Peter Weibel

Galerie Grita Insam

The annual Vienna festival is regularly accompanied by large-scale exhibitions; this year’s is entitled “Bildlicht: Malerei zwischen Material und Immaterialität” (Picture-light: painting between materiality and immateriality), and curated by Peter Weibel together with Wolfgang Drechsler. Concurrently, Weibel and Kasper König organized a group show. “Das Bild nach dem letzten Bild” (The picture after the last picture), which attempts to locate the meaning of easel painting today. Parallel to these two efforts as curator and theoretician, Weibel showed his own works. His artistic and theoretical positions are linked to the information media—computers and videos. In the language of information technology, scanning refers to the technique of reading dots and/or lines of an object and processing the results. In a direct visual translation, the objects shown in this exhibition make visible this process of dissolving things into scannable fragments. The things—ranging from a traditional painting to a door, a chair, a crucifix, a rolling pin, a wall—are cut up into single panes. Between the object strips there is always a panel of Plexiglas, so that the individual parts, shifted and slightly moved, are combined into a new image. The viewer may change his or her position to focus the images, but these efforts are futile: once the whole has shattered into parts, numerous variations for random changes are possible, but no path is laid out for returning to its initial state, to a coherent totality.

No viewing can ignore the fact that the digital code equalizes fundamental distinctions, which used to be taken for granted when looking at a painting. In the virtual space of data technology, paintings are reprocessed just as sculptures are, images of reality are designed and altered, and even the difference between image and language is eliminated. In the exhibitions cocurated by Weibel, the theme is painting, for painting is shaken at its foundation. Nor can sculptures and objects be excluded. If everyday objects and icons are put on an equal level, then the technological egalitarianism is accompanied by its pictorial translation. A further result is that the objects dissolve into information units that are drained of meaning. Weibel poses the question: What meanings can paintings “still” convey? Or: What can the dissolution of images mean to us? Or vice versa: What can the faith in objects still mean to us? Weibel’s “Scanned Objects” demand an assignment of value through fragmentation, through the possibility of random deformation, as well as through random combination. Sloughing off their traditional values and distinctions, the elements of reality can be reused and re-questioned. Fragmentation is seen as the prerequisite for a dialogue about objects—how art can avail itself of data technology for artistic purposes.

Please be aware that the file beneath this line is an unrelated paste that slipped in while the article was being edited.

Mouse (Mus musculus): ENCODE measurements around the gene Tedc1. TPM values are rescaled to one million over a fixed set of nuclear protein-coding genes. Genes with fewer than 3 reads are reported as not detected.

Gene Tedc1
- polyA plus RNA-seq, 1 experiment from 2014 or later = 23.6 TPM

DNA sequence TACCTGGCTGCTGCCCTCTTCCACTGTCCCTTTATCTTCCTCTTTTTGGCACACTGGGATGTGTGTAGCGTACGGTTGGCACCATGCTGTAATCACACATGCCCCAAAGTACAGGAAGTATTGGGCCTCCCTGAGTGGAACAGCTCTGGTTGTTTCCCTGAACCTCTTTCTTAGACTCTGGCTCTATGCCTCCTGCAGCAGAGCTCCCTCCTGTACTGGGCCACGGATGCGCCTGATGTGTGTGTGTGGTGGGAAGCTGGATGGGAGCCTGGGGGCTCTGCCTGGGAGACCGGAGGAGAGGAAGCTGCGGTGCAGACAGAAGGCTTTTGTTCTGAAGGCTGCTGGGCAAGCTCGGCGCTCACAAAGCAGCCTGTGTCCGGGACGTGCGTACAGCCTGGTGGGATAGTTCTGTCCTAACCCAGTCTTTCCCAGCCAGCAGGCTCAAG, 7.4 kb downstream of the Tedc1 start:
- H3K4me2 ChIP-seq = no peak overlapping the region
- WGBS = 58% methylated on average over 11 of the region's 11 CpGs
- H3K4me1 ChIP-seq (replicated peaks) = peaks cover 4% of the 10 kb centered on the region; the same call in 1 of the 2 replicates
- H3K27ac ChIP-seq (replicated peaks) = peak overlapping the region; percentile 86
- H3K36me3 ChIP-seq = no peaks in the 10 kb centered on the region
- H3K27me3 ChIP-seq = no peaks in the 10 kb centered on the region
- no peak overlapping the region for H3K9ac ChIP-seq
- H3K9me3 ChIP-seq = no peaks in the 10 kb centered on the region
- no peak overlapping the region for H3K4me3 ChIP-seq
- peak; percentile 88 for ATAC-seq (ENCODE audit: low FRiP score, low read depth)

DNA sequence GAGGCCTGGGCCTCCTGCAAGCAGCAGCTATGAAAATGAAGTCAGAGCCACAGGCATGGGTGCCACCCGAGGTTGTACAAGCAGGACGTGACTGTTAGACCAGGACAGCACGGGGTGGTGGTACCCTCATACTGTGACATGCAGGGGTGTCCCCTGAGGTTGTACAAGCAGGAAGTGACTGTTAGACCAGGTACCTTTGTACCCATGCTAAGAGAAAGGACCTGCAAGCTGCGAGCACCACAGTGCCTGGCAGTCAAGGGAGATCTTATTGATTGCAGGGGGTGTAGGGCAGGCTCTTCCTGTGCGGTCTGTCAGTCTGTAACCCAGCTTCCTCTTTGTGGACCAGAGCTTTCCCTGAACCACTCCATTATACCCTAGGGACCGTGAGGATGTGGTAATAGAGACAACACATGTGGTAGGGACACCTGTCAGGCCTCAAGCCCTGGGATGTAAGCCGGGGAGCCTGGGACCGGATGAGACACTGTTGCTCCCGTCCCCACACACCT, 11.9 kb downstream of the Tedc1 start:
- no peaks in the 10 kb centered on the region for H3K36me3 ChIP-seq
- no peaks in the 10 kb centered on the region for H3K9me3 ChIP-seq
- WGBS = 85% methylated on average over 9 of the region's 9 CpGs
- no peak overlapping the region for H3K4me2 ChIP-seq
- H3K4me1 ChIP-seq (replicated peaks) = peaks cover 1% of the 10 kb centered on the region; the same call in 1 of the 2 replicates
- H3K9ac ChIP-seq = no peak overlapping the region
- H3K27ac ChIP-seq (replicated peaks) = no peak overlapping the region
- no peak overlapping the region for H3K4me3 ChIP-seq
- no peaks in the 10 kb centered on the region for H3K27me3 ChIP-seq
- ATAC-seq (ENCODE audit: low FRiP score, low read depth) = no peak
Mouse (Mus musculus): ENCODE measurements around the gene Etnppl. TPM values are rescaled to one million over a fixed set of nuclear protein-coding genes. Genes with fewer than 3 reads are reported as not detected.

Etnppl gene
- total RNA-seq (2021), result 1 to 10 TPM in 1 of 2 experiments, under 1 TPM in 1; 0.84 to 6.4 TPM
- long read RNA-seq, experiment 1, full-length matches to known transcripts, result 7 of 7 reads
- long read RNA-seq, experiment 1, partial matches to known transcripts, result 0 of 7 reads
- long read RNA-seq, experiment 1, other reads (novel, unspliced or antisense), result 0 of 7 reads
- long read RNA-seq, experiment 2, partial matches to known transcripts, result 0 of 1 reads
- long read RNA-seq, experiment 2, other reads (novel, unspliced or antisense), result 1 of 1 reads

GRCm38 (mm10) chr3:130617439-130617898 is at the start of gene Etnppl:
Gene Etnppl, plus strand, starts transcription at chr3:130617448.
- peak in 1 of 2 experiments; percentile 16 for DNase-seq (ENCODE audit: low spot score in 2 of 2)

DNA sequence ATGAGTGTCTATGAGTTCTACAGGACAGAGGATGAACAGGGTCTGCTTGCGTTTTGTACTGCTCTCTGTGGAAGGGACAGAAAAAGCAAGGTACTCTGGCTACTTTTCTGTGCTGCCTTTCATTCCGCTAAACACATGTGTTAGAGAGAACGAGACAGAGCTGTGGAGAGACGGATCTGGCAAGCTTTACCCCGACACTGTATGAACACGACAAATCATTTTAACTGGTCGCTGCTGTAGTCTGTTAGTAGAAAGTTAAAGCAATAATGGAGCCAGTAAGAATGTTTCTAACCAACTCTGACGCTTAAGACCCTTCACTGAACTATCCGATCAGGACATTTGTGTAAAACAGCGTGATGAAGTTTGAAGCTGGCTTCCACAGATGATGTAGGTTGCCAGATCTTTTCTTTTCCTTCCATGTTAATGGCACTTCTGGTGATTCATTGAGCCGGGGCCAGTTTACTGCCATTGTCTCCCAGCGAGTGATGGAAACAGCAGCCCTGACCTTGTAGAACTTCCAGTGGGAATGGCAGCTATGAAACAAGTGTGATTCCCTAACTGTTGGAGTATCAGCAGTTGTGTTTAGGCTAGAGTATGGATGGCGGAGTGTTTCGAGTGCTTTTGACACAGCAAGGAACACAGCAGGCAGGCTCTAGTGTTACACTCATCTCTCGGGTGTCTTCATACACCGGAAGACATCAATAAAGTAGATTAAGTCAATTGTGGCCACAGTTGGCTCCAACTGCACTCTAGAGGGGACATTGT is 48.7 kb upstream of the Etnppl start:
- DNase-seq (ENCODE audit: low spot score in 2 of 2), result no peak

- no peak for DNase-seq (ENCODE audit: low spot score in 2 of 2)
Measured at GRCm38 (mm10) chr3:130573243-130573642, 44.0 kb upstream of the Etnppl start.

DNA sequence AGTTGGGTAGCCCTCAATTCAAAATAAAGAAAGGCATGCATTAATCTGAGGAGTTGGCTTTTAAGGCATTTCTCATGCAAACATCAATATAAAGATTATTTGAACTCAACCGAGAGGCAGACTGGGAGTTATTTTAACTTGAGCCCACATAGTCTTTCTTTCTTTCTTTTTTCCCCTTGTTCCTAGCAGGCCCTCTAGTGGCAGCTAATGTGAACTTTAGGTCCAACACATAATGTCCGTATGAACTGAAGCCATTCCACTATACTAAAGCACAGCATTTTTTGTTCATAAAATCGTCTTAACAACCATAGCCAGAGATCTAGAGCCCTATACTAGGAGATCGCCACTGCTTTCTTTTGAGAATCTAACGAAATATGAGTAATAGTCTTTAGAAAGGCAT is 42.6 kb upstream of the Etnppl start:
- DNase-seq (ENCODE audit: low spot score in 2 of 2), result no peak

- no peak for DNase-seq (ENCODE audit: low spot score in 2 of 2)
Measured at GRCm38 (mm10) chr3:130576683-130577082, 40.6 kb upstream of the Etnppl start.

Initially, concepts such as immateriality, information technology, and scanning exclude values that traditionally have been used to describe visual art. Weibel is interested in the approaches and conditions of production influenced by new media and technologies, and a classical oil painting that is broken down into tiny panels certainly demands new and very different ways of looking at it. It demands a reflective contemplation of the picture, a viewing that can satisfy the simultaneity of the space of the life-world (known earlier simply as reality) and the spaces of information.

Sabine B. Vogel

Translated from the German by Joachim Neugroschel.